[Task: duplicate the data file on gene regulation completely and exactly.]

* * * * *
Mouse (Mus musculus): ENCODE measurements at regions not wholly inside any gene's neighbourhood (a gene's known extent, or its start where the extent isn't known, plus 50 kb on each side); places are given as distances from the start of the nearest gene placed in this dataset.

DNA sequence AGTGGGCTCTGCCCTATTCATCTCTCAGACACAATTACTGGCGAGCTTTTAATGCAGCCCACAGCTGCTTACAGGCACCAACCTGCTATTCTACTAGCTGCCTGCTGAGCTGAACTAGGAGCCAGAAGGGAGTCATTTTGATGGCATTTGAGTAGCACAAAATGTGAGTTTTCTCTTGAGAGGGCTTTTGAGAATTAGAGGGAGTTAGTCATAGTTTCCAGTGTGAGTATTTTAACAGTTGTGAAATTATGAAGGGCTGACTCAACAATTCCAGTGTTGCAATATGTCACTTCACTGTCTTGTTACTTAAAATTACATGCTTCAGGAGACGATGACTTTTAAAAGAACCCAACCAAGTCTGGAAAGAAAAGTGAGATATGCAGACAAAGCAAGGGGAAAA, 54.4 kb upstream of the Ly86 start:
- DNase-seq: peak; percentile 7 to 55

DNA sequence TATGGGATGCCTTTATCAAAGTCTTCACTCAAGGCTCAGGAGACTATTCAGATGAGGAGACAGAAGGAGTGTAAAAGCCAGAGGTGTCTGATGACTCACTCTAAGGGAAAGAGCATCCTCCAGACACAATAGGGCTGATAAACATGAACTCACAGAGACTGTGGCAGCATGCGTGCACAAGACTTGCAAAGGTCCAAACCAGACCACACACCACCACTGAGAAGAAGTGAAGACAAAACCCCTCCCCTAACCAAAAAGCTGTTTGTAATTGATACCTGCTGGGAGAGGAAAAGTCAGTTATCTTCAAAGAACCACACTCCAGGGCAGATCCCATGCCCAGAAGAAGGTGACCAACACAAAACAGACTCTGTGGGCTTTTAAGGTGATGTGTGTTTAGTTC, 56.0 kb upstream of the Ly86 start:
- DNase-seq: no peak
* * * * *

Mouse (Mus musculus): ENCODE measurements at regions not wholly inside any gene's neighbourhood (a gene's known extent, or its start where the extent isn't known, plus 50 kb on each side); places are given as distances from the start of the nearest gene placed in this dataset.

DNA sequence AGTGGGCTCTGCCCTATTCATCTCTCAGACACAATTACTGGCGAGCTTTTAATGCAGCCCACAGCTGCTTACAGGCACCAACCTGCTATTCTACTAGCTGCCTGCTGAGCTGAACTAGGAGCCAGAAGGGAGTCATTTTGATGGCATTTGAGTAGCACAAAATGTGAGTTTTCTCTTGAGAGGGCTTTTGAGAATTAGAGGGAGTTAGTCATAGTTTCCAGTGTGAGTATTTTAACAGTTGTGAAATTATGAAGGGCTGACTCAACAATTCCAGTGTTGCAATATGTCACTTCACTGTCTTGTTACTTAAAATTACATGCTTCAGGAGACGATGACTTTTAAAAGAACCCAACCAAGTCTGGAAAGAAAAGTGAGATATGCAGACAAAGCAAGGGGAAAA, 54.4 kb upstream of the Ly86 start:
- DNase-seq: peak; percentile 7 to 55

DNA sequence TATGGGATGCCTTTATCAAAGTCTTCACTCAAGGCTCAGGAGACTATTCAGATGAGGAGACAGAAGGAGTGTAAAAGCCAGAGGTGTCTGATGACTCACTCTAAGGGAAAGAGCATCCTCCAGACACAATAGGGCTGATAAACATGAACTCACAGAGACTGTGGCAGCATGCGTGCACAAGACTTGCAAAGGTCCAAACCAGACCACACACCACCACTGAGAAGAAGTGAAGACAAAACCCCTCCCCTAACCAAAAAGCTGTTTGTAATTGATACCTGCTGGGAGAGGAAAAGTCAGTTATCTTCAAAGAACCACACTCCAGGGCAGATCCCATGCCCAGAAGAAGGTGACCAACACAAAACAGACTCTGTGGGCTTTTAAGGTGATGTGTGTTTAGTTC, 56.0 kb upstream of the Ly86 start:
- DNase-seq: no peak